A word on Steve Tomoassen though. I can’t deny that I wondered whether starting the season with him was a good sign, and indeed whether if Morrell had realised that would happen, he might have retained Declan Walker. However, Tomassen did well defensively and also showed an interesting propensity to pop up unexpectedly in unorthodox attacking positions. A full back getting down the wing or occasionally cutting inside into the box is nothing unusual, of course. A full back regularly attacking crosses from a central position is rather rare though. Getting on the end of a cross from the right rather than the left, as he did when he went close soon after Joe Clarke’s opening goal was a bit of a jaw dropper – a right back might gamble on getting into the middle when the left back’s gone forward if the team’s shape allows both of them to go up at the same time, but getting into that position when the play’s on your side is fascinating.  I’ll be fascinated to see if this is a ploy Morrell and Barr persist with: one the one hand it’s going to catch teams out; on the other, if an attack breaks down he has little or no chance of getting back in position in time.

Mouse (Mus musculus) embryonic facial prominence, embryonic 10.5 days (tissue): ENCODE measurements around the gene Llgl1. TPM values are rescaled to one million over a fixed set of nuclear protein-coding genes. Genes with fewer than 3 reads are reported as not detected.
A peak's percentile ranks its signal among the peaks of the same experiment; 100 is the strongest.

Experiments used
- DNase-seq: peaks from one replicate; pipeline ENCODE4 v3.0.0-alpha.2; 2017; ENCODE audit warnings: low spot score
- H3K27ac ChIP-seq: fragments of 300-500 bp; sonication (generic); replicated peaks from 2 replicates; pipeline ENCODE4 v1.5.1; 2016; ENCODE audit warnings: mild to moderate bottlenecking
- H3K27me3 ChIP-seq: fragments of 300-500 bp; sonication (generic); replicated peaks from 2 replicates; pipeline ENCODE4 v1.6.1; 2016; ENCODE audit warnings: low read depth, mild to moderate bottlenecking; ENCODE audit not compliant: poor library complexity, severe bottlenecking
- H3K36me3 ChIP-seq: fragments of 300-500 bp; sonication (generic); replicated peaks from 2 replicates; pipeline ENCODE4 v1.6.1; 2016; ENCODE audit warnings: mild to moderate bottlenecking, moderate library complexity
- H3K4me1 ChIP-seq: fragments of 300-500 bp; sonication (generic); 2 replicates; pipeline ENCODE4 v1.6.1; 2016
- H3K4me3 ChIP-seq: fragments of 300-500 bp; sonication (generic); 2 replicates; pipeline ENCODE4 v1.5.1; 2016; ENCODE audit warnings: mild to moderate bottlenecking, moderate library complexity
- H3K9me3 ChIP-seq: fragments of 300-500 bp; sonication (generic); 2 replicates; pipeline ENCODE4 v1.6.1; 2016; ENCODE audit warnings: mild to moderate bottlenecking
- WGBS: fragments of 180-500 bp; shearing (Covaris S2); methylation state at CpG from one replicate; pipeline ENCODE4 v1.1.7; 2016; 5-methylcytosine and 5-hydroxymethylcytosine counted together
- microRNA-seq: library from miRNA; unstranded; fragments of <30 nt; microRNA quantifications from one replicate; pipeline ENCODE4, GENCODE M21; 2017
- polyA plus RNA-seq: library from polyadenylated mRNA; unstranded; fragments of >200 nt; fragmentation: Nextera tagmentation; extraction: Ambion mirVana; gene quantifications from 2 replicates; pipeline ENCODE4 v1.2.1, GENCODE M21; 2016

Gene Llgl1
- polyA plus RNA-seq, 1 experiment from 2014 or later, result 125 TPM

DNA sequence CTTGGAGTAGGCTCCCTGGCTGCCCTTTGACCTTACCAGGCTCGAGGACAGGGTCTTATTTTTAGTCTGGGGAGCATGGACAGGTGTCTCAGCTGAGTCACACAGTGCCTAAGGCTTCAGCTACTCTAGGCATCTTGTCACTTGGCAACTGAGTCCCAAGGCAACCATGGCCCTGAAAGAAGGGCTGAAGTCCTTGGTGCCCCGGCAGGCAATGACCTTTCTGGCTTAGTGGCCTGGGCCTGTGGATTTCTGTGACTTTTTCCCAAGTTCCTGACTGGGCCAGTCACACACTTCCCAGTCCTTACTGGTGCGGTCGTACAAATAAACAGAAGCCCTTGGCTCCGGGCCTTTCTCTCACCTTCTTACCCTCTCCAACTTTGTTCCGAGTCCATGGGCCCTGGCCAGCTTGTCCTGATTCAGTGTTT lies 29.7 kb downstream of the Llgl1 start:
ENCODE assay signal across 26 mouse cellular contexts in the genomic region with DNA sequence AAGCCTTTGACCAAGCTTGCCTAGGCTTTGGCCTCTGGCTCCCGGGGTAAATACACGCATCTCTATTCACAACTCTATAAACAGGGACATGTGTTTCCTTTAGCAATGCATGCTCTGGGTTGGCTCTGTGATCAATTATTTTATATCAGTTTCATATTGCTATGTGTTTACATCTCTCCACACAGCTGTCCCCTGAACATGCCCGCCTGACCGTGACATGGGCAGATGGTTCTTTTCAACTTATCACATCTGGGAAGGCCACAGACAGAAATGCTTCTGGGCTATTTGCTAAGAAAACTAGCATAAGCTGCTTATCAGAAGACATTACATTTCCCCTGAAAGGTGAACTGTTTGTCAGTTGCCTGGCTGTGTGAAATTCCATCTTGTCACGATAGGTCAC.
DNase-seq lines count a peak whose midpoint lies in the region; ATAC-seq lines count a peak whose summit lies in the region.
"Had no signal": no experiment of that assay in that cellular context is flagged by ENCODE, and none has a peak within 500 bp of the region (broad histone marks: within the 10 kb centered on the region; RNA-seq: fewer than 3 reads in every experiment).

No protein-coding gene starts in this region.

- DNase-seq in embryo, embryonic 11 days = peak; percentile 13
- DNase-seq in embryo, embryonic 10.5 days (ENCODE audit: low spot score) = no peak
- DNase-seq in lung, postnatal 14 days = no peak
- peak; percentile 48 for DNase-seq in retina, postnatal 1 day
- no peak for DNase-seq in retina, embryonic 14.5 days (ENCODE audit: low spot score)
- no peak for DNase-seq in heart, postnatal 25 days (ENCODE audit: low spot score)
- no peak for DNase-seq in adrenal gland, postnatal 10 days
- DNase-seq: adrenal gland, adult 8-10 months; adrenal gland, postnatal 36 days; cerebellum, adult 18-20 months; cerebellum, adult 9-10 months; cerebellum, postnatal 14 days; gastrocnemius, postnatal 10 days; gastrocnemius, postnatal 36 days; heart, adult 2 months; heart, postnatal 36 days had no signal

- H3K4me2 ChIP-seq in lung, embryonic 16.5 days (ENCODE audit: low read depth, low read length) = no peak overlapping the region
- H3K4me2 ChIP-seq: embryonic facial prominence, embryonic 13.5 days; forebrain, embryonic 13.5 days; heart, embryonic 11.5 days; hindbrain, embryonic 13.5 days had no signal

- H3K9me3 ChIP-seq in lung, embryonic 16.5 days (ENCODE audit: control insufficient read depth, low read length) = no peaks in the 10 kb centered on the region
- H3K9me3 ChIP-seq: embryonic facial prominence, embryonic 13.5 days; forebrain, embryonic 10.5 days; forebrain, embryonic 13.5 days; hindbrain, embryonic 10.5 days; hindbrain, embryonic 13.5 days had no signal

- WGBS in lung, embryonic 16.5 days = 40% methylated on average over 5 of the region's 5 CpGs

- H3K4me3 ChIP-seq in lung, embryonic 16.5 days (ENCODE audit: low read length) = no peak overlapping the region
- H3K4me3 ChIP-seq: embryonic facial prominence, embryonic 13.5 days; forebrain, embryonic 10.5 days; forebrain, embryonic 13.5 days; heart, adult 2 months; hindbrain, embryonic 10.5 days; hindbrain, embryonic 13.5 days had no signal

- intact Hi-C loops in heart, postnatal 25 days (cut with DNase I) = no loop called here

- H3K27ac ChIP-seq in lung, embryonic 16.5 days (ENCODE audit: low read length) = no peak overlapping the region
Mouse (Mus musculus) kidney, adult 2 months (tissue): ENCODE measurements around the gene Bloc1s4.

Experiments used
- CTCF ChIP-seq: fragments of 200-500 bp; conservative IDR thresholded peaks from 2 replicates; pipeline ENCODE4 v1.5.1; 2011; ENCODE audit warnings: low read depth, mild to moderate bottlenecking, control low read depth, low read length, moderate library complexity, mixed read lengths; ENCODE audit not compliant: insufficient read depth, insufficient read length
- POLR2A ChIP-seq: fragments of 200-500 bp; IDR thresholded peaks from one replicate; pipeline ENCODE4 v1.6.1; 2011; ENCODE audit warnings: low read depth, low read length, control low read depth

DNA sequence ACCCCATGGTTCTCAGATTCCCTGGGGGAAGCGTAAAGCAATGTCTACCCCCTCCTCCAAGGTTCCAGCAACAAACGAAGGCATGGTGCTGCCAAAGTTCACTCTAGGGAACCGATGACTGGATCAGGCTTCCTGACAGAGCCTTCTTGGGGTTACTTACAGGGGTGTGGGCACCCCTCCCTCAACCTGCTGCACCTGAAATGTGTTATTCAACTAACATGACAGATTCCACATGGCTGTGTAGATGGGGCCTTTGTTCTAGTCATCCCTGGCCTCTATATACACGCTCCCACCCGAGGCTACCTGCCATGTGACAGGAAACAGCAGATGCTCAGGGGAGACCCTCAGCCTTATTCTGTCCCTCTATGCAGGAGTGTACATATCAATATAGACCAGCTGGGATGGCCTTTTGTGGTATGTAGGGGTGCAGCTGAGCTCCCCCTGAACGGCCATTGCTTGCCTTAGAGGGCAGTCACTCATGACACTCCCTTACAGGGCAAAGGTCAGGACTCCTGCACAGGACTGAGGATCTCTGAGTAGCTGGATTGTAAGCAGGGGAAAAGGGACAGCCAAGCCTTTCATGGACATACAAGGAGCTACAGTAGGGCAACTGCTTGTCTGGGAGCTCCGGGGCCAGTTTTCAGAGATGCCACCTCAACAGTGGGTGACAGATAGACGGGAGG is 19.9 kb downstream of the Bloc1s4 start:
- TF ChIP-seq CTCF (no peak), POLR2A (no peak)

My one worry with Tomassen was a propensity for conceding free kicks on the edge of the area. Admittedly, the referee was on a hair trigger and gave an awful lot of set pieces to Welling in the attacking third after minimal contact. Looking at the quality of their delivery, there might be some mileage in the notion that Welling’s strikers went down easily as part of a plan to make the most of their strengths. With a bit more experience, hopefully Tomassen will realise that if a ref’s constantly blowing if he puts his hands on a striker then he needs to alter his approach.

The first half could have gone differently though. Clarke’s superb strike changed matters for a while: Welling looked uncomfortable and we gained in confidence. There was a ten minute window when I felt that if we’d got another the visitors might have caved in. We didn’t though, and their reaction was impressive. If you look “Inevitable” up in the dictionary you’ll see a picture of their goal.